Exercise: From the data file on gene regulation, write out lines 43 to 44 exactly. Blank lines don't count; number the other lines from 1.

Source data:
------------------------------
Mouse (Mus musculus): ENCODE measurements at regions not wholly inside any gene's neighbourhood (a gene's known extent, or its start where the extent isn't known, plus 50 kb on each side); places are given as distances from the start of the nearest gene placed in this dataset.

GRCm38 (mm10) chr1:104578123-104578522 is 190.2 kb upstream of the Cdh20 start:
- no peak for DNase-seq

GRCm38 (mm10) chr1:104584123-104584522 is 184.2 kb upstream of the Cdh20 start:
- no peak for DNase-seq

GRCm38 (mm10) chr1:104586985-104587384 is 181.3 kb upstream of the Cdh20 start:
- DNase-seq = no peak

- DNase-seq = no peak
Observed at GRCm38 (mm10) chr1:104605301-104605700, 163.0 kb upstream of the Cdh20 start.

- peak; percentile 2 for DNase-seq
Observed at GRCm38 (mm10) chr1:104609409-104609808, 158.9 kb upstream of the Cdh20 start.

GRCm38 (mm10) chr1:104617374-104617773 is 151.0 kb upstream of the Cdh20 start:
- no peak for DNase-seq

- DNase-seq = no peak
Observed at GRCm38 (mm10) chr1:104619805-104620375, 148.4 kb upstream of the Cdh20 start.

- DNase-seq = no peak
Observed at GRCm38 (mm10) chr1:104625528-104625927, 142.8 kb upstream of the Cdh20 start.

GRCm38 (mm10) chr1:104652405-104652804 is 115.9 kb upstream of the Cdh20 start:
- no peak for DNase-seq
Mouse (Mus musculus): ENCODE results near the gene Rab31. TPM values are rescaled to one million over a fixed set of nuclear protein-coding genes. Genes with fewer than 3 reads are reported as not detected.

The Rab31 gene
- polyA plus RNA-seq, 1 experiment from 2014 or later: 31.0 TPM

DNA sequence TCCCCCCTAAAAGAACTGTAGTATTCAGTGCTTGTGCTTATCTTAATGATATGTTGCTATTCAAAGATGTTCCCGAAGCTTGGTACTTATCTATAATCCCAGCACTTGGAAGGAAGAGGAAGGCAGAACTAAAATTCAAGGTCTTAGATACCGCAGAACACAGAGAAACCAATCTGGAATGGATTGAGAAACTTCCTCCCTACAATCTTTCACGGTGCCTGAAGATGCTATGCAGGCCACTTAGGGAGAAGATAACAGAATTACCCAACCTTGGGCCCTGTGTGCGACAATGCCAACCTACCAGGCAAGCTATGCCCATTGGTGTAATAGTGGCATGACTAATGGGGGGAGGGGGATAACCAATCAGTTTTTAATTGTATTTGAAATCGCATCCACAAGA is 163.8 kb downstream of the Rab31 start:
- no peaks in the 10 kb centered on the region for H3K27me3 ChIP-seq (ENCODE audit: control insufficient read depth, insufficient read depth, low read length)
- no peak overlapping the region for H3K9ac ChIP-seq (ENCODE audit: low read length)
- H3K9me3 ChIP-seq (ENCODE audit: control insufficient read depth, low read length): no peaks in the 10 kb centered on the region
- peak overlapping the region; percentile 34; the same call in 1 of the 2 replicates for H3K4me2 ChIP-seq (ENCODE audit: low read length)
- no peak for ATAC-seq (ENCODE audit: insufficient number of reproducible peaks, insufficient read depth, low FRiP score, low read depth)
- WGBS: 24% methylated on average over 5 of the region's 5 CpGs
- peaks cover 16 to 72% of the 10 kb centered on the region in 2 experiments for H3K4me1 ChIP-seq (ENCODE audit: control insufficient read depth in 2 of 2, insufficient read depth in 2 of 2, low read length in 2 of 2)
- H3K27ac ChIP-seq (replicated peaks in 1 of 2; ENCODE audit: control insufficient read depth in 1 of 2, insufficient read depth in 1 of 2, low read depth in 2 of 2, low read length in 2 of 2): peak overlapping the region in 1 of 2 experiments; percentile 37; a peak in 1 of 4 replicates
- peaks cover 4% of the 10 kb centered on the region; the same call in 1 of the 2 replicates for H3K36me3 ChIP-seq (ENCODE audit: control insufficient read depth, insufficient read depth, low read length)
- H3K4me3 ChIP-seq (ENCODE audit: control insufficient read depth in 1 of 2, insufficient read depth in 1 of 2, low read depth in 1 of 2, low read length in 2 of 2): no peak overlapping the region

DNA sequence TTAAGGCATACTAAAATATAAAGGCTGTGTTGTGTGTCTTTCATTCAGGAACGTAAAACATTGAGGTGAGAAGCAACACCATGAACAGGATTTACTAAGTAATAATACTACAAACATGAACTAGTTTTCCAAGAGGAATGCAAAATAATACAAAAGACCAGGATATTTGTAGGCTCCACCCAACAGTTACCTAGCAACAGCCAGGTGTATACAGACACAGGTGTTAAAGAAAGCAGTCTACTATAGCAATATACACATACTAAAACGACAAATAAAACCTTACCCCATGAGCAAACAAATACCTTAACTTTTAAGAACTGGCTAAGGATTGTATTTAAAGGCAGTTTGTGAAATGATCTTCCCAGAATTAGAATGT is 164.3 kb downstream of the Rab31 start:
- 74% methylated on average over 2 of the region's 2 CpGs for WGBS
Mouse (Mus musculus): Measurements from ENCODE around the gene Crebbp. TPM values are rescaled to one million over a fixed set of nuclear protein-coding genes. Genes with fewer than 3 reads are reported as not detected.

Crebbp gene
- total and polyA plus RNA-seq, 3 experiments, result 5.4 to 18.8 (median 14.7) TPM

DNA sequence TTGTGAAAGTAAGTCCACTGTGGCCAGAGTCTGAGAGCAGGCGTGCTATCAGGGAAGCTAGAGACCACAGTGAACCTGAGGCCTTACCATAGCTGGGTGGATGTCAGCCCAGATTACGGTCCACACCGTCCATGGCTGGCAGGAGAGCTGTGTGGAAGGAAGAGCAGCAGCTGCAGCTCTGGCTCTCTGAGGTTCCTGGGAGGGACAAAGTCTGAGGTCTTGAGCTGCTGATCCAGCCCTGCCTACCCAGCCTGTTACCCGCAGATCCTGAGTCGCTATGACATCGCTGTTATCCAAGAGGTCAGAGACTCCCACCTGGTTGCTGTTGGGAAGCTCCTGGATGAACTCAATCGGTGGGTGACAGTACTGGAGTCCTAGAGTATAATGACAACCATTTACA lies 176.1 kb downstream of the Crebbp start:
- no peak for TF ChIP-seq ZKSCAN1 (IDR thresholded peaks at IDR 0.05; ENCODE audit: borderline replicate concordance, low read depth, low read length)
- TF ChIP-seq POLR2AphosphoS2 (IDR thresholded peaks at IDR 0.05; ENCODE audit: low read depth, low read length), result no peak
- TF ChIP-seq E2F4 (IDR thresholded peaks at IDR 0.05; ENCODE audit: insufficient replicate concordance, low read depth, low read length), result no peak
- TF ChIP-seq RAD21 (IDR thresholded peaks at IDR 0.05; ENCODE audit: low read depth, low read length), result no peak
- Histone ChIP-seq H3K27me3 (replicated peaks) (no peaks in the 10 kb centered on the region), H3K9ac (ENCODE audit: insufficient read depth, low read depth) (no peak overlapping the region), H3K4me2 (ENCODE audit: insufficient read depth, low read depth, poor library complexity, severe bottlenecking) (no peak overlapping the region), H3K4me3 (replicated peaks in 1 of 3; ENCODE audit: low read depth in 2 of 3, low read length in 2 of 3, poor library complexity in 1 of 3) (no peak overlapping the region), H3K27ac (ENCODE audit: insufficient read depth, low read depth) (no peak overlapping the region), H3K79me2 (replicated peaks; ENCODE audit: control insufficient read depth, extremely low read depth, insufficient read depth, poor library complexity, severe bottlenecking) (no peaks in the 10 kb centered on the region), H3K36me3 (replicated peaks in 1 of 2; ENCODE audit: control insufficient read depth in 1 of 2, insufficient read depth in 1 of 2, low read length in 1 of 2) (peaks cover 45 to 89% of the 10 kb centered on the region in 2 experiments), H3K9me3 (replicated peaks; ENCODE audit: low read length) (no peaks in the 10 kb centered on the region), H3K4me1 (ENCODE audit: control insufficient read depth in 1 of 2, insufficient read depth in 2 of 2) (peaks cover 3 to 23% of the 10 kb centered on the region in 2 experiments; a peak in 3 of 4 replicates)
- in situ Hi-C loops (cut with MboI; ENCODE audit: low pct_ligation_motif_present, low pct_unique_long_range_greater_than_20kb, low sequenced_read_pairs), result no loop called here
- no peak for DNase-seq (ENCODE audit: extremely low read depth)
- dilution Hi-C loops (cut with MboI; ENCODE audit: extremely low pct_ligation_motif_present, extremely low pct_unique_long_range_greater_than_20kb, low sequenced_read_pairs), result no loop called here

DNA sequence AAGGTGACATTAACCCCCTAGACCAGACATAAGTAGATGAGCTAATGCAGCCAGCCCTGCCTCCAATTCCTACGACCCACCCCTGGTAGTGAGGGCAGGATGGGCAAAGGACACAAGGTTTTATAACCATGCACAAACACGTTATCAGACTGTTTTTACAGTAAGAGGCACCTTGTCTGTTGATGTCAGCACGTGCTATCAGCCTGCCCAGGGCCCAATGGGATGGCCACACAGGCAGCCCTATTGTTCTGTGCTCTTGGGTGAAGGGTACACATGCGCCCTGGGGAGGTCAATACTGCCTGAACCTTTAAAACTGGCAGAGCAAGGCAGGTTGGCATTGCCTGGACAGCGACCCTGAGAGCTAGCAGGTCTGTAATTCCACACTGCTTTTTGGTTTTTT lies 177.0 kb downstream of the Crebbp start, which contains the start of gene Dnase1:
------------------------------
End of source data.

- TF ChIP-seq RAD21 (IDR thresholded peaks at IDR 0.05; ENCODE audit: low read depth, low read length), result no peak
- Histone ChIP-seq H3K27me3 (replicated peaks) (no peaks in the 10 kb centered on the region), H3K9ac (ENCODE audit: insufficient read depth, low read depth) (no peak overlapping the region), H3K4me2 (ENCODE audit: insufficient read depth, low read depth, poor library complexity, severe bottlenecking) (no peak overlapping the region), H3K4me3 (replicated peaks in 1 of 3; ENCODE audit: low read depth in 2 of 3, low read length in 2 of 3, poor library complexity in 1 of 3) (no peak overlapping the region), H3K27ac (ENCODE audit: insufficient read depth, low read depth) (no peak overlapping the region), H3K79me2 (replicated peaks; ENCODE audit: control insufficient read depth, extremely low read depth, insufficient read depth, poor library complexity, severe bottlenecking) (no peaks in the 10 kb centered on the region), H3K36me3 (replicated peaks in 1 of 2; ENCODE audit: control insufficient read depth in 1 of 2, insufficient read depth in 1 of 2, low read length in 1 of 2) (peaks cover 45 to 89% of the 10 kb centered on the region in 2 experiments), H3K9me3 (replicated peaks; ENCODE audit: low read length) (no peaks in the 10 kb centered on the region), H3K4me1 (ENCODE audit: control insufficient read depth in 1 of 2, insufficient read depth in 2 of 2) (peaks cover 3 to 23% of the 10 kb centered on the region in 2 experiments; a peak in 3 of 4 replicates)